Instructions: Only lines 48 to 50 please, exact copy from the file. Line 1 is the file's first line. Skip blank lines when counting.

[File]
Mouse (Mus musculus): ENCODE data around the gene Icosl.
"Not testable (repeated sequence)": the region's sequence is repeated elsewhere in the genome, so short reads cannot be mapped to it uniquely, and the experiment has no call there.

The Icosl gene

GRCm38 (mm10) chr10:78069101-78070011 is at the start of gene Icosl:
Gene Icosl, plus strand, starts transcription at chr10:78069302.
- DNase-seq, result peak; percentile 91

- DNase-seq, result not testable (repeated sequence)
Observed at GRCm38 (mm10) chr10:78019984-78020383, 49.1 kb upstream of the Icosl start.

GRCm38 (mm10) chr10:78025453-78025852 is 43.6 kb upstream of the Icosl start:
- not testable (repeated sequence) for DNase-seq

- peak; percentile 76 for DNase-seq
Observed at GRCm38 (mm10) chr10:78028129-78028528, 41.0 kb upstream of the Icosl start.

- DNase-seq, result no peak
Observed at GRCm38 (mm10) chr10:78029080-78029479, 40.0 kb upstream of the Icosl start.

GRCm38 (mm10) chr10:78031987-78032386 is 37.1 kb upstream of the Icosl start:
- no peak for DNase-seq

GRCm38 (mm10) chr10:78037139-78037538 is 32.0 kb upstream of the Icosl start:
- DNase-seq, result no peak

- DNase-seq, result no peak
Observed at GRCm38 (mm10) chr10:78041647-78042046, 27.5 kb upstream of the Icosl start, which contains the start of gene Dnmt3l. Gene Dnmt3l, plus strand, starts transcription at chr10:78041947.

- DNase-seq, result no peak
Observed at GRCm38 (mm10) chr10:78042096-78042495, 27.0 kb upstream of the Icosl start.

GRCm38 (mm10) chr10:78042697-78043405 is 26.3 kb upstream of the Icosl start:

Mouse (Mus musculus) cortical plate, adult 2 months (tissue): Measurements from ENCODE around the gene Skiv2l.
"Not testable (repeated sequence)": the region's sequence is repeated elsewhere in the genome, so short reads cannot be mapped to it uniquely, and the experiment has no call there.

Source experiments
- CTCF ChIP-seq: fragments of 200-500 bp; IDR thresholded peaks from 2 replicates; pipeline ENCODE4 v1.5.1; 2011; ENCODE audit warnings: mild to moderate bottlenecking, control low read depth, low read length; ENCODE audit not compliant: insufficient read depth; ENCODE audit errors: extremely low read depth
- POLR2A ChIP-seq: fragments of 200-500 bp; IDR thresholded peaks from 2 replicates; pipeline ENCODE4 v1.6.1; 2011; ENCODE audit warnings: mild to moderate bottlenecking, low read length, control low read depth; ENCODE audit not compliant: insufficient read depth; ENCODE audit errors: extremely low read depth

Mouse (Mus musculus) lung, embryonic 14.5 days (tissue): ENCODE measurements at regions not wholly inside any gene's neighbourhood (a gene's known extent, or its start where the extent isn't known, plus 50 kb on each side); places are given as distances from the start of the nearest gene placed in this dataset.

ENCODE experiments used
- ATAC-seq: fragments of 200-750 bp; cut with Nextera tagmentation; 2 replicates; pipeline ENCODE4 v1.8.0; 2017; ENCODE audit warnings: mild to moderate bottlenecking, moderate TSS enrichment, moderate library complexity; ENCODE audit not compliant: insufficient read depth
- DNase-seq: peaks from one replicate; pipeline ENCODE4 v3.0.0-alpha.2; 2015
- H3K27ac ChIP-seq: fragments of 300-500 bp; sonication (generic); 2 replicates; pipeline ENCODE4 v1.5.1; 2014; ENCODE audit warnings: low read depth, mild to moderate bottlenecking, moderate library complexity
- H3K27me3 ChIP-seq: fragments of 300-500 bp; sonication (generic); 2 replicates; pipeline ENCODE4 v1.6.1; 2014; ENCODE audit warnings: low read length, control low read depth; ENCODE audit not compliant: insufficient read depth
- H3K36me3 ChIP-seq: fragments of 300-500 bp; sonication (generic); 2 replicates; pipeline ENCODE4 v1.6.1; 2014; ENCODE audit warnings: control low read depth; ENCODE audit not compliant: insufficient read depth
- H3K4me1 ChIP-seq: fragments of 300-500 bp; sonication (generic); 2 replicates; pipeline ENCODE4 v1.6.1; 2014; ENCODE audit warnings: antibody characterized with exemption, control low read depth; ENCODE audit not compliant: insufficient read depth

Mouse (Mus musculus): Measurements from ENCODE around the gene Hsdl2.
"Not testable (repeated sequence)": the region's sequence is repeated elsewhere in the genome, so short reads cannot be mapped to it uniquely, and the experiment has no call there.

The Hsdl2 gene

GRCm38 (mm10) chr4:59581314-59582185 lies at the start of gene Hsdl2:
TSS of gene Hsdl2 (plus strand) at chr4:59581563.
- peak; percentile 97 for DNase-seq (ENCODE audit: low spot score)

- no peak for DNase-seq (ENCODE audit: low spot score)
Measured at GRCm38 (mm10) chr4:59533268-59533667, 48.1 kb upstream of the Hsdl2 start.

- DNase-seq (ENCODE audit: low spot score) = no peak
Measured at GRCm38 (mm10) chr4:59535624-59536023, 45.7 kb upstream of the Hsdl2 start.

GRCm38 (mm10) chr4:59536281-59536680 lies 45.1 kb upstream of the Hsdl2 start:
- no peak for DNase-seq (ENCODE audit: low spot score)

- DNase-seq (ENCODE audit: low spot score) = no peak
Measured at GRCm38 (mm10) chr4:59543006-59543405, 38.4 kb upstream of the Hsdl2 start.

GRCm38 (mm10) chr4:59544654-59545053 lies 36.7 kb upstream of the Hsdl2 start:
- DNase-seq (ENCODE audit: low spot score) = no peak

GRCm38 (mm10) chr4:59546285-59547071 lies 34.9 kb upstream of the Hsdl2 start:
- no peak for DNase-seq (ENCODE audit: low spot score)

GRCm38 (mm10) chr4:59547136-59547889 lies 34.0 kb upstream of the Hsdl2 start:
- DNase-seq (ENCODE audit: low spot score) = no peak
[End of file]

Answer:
- no peak for DNase-seq (ENCODE audit: low spot score)

- DNase-seq (ENCODE audit: low spot score) = no peak
Measured at GRCm38 (mm10) chr4:59543006-59543405, 38.4 kb upstream of the Hsdl2 start.